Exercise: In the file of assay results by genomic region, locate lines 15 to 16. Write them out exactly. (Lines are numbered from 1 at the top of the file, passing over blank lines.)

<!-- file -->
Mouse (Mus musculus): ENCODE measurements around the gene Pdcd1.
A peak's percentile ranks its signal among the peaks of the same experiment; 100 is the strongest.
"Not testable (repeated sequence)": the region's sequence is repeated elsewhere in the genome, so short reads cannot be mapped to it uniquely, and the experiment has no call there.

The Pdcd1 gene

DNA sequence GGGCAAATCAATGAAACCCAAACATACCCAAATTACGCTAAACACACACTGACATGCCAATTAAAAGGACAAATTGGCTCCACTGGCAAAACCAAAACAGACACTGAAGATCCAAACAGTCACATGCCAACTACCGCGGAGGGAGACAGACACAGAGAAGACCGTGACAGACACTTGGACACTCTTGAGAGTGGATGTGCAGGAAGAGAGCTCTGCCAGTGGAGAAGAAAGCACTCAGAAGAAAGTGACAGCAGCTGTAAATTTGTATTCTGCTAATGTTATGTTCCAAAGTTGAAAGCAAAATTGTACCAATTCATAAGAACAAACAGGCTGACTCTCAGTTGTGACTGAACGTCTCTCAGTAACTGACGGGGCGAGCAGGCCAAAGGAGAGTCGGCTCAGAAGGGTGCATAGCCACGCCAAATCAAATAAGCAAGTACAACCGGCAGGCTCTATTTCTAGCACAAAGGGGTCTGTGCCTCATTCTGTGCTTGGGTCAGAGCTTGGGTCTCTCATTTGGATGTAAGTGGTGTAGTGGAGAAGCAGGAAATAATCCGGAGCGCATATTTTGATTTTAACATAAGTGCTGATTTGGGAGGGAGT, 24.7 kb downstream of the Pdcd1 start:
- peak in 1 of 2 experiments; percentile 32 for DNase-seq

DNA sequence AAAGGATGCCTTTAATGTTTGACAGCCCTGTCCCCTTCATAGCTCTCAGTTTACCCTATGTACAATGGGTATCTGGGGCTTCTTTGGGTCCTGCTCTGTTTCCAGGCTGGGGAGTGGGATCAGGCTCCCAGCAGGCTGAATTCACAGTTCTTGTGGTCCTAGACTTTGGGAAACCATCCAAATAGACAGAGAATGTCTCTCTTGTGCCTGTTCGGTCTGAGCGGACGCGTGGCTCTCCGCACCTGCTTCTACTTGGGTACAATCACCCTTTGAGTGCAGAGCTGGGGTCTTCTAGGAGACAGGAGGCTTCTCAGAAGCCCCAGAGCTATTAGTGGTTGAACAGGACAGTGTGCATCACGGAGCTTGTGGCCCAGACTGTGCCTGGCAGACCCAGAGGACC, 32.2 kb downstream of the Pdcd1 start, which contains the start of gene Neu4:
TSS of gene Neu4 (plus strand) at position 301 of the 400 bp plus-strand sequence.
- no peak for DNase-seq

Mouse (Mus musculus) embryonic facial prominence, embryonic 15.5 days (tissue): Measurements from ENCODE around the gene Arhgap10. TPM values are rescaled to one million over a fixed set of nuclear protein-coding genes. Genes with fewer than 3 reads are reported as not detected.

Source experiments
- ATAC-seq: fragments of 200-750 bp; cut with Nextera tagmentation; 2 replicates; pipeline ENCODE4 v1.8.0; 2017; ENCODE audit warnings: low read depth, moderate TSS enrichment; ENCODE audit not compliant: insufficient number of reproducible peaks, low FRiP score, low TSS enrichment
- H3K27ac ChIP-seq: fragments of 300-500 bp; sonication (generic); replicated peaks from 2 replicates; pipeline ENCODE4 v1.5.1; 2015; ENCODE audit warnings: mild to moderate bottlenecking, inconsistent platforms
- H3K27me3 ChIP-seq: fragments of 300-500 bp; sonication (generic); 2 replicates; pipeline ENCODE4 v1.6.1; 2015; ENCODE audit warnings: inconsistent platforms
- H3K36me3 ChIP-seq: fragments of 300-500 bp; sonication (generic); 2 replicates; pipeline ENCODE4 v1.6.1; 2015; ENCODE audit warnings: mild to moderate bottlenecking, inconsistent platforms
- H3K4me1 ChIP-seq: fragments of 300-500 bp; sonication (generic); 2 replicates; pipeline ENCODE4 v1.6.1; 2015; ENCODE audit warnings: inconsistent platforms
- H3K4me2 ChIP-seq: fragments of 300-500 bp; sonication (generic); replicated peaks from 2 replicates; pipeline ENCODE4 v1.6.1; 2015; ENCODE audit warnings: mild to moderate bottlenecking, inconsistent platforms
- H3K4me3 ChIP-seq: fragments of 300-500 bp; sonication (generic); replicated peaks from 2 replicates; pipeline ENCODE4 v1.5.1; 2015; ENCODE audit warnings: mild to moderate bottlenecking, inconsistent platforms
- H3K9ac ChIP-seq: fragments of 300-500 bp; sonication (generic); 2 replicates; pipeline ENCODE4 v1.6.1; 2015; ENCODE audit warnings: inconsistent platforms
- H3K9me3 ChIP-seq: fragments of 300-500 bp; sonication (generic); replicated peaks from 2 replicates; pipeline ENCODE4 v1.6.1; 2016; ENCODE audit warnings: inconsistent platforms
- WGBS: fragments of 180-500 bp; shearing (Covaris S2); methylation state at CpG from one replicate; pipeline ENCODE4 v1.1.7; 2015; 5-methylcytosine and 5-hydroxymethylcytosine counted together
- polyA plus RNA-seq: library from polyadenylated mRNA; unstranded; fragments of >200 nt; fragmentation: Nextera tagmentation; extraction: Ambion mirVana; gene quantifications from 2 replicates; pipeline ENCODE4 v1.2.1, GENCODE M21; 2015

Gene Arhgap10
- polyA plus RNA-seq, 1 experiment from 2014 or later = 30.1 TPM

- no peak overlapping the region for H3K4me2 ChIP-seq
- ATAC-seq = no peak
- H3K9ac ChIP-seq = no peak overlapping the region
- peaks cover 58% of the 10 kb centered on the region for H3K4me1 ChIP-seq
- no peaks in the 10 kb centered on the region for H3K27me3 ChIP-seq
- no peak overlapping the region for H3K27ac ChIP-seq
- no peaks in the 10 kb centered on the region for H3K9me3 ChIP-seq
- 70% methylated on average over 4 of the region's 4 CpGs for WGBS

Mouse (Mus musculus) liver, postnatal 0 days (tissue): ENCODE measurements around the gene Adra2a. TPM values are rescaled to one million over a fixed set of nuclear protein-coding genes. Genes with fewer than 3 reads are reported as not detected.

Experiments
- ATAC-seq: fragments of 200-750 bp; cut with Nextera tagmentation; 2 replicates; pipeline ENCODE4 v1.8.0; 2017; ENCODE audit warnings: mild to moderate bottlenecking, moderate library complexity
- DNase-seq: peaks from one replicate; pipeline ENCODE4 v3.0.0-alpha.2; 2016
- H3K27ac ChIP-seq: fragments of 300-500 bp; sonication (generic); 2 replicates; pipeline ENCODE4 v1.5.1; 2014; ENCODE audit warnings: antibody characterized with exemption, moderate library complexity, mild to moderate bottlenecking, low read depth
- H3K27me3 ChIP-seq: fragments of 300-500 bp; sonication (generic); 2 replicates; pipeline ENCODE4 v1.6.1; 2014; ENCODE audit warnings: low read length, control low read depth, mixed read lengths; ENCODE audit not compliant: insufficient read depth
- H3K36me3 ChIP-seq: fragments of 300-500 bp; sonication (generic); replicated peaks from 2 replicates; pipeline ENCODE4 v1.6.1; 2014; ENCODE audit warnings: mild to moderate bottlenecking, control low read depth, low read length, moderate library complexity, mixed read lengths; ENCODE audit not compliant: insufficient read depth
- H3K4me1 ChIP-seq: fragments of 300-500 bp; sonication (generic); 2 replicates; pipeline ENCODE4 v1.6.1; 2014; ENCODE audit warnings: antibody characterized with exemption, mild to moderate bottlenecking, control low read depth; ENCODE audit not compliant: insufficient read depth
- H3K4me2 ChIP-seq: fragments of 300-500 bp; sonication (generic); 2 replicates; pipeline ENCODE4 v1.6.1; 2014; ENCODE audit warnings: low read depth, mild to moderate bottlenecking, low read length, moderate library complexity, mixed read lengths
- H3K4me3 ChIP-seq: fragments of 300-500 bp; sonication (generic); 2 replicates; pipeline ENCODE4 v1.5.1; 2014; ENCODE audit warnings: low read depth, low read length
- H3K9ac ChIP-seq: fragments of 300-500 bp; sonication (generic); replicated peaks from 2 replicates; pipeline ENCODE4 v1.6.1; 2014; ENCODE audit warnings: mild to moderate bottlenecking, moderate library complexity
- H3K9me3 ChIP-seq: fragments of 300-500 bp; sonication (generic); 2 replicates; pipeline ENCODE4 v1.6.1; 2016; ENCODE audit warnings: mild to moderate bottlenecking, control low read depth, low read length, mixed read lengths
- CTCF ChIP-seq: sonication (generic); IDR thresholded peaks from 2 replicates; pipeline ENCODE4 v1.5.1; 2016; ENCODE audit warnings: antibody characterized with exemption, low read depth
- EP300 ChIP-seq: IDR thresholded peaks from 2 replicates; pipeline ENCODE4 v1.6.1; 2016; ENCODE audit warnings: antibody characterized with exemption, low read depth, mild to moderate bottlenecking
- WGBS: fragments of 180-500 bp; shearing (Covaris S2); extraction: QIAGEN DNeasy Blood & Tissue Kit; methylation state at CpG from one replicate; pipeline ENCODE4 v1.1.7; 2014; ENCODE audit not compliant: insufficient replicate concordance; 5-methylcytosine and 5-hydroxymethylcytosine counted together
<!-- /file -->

- H3K36me3 ChIP-seq: fragments of 300-500 bp; sonication (generic); 2 replicates; pipeline ENCODE4 v1.6.1; 2015; ENCODE audit warnings: mild to moderate bottlenecking, inconsistent platforms
- H3K4me1 ChIP-seq: fragments of 300-500 bp; sonication (generic); 2 replicates; pipeline ENCODE4 v1.6.1; 2015; ENCODE audit warnings: inconsistent platforms